Brazil decides on its next president. But the rest of the world could also feel the effects. When it comes to many future issues, there is no getting around the largest country in Latin America.
Brazil is at a crossroads. This Sunday’s presidential election will decide whether right-wing head of state Jair Bolsonaro will remain in office or left-wing ex-president Luiz Inácio Lula da Silva will come to power for another four years. The choice of direction in the largest country in Latin America also has an impact on the rest of the world.
Environment and climate: The Amazon region with its huge biodiversity is important in the fight against climate change. The rainforest binds immense amounts of the greenhouse gas CO2 and plays a major role in the global climate. Deforestation and fires have increased significantly again during Bolsonaro’s tenure. He wants to open up even more land for agriculture, mining and energy production. Critics accuse him of encouraging farmers, loggers and prospectors to illegally take land. Control authorities have been systematically weakened.
Although Lula was not exactly known as a Green during his first two terms in office, he has now announced a new environmental and climate policy in the event of an election victory. “This election will show whether Brazilians vote for or against the climate and environmental protection,” says Marina Marçal, coordinator of the Institute for Climate and Society in Rio de Janeiro.
Food and energy: Given the increased prices for food and energy due to the Ukraine war, Brazil is likely to gain in importance as a supplier. The country is among the top exporters of soy, beef, coffee and sugar. According to calculations by the state agricultural research agency Embrapa, it produces food for 780 million people – almost a tenth of the world’s population. According to the German business development agency GTAI, the agricultural industry is becoming even more important.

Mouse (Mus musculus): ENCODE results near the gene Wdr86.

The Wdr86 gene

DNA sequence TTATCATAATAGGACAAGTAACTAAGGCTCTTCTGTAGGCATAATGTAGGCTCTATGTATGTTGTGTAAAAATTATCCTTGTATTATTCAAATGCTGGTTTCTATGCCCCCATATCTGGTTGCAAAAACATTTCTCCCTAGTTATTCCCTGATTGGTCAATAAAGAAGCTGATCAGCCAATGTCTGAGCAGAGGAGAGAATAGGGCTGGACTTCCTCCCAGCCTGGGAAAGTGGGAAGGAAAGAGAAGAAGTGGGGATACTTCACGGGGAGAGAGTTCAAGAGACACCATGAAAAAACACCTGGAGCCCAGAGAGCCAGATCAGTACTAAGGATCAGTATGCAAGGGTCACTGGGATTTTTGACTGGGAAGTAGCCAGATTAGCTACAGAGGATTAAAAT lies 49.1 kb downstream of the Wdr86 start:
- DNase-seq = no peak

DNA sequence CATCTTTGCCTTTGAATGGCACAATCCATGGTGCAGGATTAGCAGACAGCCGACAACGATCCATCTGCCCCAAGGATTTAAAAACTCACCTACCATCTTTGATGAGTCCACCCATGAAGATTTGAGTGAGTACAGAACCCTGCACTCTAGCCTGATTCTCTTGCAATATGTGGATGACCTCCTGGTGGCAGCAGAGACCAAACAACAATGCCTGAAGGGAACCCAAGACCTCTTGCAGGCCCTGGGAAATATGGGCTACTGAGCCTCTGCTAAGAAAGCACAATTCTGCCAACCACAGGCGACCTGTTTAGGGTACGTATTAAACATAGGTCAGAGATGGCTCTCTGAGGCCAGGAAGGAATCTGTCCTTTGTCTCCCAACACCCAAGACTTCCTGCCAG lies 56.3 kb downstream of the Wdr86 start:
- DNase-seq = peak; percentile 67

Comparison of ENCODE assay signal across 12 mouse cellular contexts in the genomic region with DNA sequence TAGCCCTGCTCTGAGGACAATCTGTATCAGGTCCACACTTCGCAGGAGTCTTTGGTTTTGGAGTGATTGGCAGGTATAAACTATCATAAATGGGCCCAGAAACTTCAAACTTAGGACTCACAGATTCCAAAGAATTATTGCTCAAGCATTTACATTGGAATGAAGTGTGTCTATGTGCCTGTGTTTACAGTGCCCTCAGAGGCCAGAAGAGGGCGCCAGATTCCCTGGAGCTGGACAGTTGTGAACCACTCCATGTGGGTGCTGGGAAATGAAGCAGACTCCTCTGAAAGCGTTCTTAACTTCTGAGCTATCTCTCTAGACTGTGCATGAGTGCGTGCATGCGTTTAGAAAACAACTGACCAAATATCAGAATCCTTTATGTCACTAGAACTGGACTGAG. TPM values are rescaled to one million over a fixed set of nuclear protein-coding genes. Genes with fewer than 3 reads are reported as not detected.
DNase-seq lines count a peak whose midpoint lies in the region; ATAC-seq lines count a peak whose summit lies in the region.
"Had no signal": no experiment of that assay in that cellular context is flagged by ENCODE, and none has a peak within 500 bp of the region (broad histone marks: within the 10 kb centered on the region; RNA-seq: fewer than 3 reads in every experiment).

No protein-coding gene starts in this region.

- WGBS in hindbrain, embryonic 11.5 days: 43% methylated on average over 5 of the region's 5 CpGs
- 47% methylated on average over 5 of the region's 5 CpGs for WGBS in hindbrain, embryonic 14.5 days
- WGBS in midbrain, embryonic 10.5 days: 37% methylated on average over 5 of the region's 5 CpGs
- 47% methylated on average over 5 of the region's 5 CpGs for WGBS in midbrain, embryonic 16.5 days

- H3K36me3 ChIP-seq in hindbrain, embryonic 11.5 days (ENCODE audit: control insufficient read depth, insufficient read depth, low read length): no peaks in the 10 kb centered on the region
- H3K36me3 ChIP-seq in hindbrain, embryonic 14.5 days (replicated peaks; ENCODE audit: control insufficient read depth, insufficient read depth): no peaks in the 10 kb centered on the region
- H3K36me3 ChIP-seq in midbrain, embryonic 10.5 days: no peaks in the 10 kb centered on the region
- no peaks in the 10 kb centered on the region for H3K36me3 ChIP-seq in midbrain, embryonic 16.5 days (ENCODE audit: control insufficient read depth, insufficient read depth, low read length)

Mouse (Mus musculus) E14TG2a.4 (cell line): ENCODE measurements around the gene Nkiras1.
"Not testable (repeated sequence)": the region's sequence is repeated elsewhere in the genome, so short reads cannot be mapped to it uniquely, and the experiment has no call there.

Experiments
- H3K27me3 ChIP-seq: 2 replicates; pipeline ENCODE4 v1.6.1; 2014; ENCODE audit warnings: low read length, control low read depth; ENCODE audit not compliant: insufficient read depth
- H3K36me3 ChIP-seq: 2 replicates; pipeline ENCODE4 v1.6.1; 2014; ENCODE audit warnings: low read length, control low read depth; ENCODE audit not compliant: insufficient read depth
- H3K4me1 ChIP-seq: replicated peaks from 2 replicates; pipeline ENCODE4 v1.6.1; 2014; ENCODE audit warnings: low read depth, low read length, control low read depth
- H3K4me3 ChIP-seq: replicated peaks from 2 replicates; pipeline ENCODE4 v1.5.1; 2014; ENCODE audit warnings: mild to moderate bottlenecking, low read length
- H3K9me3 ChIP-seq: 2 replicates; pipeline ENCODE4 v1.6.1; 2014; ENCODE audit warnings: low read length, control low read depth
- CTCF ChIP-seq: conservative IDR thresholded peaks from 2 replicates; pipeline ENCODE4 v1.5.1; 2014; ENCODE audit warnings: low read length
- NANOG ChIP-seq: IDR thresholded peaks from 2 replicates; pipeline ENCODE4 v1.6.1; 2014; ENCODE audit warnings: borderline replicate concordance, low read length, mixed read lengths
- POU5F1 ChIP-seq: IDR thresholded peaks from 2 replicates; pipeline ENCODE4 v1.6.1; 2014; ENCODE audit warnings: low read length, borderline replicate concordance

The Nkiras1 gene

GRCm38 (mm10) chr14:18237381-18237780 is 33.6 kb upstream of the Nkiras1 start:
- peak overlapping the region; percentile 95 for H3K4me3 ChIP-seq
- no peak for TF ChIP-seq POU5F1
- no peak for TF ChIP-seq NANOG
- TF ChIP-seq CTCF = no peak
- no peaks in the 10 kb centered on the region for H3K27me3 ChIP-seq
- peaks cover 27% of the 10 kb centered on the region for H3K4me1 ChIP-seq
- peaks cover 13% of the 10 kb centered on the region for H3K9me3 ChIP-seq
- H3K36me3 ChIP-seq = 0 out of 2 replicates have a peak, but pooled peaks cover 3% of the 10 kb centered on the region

Brazil is the world’s second largest processed food exporter by trade volume and fifth largest by export value. It is also considered a pioneer in renewable energies – more than 80 percent of the electricity is generated from green energy sources such as hydropower, wind power and biomass. There is also great demand for green hydrogen in Germany.
World trade: The free trade agreement between the EU and the South American confederation of states Mercosur (Brazil, Argentina, Paraguay and Uruguay) is currently on hold. This would create the largest free trade zone in the world with 780 million people. The agreement is intended to reduce tariffs and thus boost trade. The contract is controversial, especially in Europe. A main argument of the opponents: The agreement would give more incentives to expand agriculture and thus to deforestation of the rainforest. Proponents argue that this is the only way to push for binding rules and exert influence.
International security and diplomacy: Bolsonaro has largely isolated Brazil on the world stage. With his blockade on climate protection, his idiosyncratic corona policy and vulgar failures, he alienated many. In addition, he hardly traveled abroad – even if he turned up in Moscow shortly before the start of the Russian war of aggression against Ukraine. A few years ago, Brazil was still an up-and-coming force internationally. Under Lula, it was considered the opinion leader in the region, giving Latin America a voice in the emerging countries club Brics and the G20. It was also an important provider of troops for UN peacekeeping missions. However, troop levels and budgets have recently been reduced more and more. Last year, Brazil was not involved in any UN mission for the first time since 2004.